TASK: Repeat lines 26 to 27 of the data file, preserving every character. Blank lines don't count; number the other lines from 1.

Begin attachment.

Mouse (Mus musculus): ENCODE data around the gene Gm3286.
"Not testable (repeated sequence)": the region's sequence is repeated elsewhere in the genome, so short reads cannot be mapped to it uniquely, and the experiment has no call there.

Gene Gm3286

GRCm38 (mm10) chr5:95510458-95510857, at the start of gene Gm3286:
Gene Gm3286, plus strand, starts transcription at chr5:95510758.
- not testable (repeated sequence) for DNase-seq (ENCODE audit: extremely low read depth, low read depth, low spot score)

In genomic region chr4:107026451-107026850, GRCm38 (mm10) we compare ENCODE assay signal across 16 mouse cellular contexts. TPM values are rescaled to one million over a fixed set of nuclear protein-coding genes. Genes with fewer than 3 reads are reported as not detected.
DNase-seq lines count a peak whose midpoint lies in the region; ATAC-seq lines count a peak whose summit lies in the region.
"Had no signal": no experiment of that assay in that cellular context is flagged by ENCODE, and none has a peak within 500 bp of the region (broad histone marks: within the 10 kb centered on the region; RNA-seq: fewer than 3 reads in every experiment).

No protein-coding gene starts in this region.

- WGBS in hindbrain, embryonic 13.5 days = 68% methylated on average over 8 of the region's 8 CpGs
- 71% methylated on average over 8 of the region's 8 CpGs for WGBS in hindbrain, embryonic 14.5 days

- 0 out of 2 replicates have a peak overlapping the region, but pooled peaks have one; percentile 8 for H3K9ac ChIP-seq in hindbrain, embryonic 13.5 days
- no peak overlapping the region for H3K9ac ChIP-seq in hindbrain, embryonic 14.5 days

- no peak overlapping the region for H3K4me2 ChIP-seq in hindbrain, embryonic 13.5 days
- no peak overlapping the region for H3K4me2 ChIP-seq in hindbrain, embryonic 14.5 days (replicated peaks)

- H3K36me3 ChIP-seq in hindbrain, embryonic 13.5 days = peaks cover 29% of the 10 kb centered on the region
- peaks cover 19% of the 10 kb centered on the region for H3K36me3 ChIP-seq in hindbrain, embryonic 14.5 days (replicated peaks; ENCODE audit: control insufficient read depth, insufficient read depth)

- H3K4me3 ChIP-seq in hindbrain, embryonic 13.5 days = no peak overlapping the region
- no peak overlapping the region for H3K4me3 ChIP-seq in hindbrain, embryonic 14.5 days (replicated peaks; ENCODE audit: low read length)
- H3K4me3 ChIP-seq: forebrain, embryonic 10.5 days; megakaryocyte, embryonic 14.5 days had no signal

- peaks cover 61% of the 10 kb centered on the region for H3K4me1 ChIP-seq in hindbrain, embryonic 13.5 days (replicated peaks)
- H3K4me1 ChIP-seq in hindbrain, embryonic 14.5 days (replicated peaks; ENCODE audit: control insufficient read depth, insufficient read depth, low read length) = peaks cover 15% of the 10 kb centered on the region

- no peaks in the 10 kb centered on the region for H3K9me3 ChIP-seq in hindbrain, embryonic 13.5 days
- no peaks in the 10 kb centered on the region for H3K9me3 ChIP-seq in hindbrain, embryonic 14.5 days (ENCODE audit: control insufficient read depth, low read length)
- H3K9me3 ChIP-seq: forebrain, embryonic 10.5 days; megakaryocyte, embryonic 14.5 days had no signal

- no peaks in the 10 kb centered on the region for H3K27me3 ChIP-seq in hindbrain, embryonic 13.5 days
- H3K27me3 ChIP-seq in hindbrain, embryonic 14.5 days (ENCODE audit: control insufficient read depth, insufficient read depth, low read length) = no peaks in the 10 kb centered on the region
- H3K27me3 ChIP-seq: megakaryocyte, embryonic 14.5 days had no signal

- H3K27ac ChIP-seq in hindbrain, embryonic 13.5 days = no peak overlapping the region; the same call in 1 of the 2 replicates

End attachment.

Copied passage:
- H3K9me3 ChIP-seq: forebrain, embryonic 10.5 days; megakaryocyte, embryonic 14.5 days had no signal

- no peaks in the 10 kb centered on the region for H3K27me3 ChIP-seq in hindbrain, embryonic 13.5 days